The hearing of the first civil case of its kind in the country, involving 16 people who contracted the HIV virus from contaminated blood supplies sold by a couple, is due to come to a close today.
The hearing, which began on Tuesday, has seen the two sides fighting over the extent of liability and the amount of compensation.
A total of 19 people have been found to be suffering with the HIV virus since the first case was detected in September 2004 in Bei'an, a small county in northeast China's Heilongjiang Province.
The infection source was a man surnamed Sun and his wife, who had sold blood to the Worker's Hospital of Bei'an Construction Farm.
Fifteen of the victims were directly infected because of transfusions of the blood in the hospital, while the other four, either spouses or offspring, were indirectly infected.
Sun's wife died in 2002, and Sun himself died in August 2004, just one month before the first infection case was detected.
In June 2005, Bei'an Farm Court, a local court, sentenced Wang Jun, the director of the hospital at that time, Li Zhiyong, the deputy director and Yang Xu, the director in charge of blood testing in the hospital, to imprisonment for two, five and 10 years respectively.
This week's civil hearing, being held in Heilongjiang Farm Intermediate People's Court, is seeing 16 of the 19 victims seeking total compensation of more than 30 million yuan (US$ 3.7 million) from the hospital as well as the farm.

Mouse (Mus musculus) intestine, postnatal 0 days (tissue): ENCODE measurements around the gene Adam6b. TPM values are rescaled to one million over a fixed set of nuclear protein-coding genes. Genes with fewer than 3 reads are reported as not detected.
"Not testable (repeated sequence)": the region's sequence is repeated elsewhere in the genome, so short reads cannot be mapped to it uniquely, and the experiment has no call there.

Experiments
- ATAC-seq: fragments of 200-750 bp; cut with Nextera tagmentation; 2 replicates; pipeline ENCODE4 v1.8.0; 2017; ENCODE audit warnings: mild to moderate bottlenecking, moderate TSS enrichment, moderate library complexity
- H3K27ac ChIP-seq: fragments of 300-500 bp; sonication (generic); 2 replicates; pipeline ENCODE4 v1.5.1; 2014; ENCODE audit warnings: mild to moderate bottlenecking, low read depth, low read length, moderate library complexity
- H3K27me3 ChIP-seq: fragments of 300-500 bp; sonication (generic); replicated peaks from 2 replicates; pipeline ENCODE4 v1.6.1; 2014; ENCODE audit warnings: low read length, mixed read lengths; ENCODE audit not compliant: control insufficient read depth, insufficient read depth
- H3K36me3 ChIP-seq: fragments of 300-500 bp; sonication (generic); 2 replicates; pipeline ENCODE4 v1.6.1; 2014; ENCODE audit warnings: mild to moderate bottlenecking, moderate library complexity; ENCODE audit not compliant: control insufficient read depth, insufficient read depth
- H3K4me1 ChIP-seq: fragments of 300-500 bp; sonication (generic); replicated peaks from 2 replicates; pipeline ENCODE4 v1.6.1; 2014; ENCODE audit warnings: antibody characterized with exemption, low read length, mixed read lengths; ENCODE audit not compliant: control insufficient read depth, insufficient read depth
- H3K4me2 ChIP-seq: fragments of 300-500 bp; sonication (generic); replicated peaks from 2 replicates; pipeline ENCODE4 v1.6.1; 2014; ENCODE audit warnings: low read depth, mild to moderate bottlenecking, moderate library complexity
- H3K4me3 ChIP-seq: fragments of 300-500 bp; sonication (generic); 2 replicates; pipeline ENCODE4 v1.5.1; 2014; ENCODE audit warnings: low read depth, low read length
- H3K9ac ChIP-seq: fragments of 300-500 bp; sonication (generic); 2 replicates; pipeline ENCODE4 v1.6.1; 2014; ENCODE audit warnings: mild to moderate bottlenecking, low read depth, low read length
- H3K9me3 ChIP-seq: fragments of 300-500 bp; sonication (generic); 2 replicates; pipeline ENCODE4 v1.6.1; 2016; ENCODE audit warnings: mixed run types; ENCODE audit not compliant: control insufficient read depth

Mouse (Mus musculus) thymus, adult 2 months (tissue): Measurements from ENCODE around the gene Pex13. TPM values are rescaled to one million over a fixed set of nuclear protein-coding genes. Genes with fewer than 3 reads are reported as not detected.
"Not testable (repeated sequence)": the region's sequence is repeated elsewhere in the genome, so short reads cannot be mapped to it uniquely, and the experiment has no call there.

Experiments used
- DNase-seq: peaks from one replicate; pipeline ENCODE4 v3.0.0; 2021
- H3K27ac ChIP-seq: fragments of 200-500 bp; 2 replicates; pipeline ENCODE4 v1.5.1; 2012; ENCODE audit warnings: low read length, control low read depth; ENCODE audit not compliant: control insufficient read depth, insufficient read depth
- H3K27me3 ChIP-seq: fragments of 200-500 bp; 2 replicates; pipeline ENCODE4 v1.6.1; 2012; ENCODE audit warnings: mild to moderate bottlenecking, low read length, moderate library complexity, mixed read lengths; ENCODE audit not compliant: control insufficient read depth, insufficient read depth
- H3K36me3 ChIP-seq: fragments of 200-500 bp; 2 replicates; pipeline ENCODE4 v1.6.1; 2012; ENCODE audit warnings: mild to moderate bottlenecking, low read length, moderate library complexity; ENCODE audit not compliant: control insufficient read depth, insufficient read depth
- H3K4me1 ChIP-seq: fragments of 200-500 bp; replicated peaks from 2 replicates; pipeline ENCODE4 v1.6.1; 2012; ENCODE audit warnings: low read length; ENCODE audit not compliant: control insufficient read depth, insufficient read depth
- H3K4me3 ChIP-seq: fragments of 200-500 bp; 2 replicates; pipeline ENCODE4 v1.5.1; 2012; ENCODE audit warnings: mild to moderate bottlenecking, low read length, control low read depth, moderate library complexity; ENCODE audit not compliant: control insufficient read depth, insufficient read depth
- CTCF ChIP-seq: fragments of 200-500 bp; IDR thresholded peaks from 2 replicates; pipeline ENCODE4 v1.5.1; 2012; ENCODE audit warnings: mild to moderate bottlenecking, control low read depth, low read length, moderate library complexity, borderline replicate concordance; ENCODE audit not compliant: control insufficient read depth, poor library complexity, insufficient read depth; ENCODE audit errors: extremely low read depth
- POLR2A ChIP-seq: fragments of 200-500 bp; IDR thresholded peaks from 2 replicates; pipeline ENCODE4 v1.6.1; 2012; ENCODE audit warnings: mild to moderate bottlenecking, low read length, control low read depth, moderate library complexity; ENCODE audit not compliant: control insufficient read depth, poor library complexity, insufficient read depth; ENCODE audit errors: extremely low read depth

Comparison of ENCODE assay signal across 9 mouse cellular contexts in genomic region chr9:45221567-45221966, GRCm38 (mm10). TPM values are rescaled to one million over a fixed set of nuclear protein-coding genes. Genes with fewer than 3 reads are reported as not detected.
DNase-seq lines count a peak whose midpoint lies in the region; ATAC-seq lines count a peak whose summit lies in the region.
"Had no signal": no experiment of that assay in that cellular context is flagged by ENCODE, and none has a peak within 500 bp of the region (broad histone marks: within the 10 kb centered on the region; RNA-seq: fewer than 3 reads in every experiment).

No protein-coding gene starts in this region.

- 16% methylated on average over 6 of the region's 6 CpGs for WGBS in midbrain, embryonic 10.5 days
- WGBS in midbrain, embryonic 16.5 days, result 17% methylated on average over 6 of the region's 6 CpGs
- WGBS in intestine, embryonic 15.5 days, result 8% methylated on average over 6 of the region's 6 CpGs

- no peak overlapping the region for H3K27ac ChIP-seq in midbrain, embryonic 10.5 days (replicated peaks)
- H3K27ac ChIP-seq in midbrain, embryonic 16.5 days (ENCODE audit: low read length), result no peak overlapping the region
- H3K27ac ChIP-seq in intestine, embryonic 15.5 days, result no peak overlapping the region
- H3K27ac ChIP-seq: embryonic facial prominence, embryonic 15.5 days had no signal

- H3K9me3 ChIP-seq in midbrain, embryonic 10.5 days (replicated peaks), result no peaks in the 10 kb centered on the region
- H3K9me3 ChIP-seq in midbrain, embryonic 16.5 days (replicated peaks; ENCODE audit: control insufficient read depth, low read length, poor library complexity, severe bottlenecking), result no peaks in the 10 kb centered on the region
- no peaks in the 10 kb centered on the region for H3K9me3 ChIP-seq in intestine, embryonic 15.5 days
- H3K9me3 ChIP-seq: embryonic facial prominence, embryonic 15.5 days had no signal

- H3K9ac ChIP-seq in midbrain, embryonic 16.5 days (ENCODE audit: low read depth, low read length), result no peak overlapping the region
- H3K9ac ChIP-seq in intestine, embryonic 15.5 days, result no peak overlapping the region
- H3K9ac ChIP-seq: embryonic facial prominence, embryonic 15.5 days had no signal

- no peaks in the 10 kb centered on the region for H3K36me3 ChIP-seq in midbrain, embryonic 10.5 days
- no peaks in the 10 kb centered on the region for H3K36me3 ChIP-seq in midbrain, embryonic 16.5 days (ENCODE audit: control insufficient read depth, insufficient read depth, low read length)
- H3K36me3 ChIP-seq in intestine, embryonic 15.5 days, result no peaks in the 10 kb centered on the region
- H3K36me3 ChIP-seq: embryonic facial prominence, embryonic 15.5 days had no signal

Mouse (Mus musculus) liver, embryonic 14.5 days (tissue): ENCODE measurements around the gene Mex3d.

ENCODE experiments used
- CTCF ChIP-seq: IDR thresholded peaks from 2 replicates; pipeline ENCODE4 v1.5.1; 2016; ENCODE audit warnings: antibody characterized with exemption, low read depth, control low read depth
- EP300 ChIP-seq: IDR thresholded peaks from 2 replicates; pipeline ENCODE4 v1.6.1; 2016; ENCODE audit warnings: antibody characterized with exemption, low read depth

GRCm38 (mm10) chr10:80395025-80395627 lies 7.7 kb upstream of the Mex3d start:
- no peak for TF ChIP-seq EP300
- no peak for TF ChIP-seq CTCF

It has focused not on whether the defendants were liable to pay compensation, but how much they should pay out.
Legal arguments so far include whether the case relates to medical malpractice regulations or more serious laws.
Zhou Bin, a lawyer representing the plaintiffs, said: "Nineteen innocent people's lives were cruelly shattered and sentenced to a death penalty by the illegal blood collection of the hospital."
The compensation sum could be halved if calculated as a case of medical malpractice, according to Zhou.
Zhan Zhijian, representing the defendants, admitted that the case centred on how much compensation should be paid.
"I fully understand the mood of the victims, but the case is one of medical malpractice," he said.
Wang Beijing, a member of the Chinese Medical Doctors Association and director of the Legal Affairs Department of the Peking University First Hospital, supported Zhan's position.
"The hospital violated the Blood Donation Law initially and the damage was then caused when the defendants conducted medical activities, so medical malpractice regulations apply in this case," he said.
(China Daily January 19, 2006)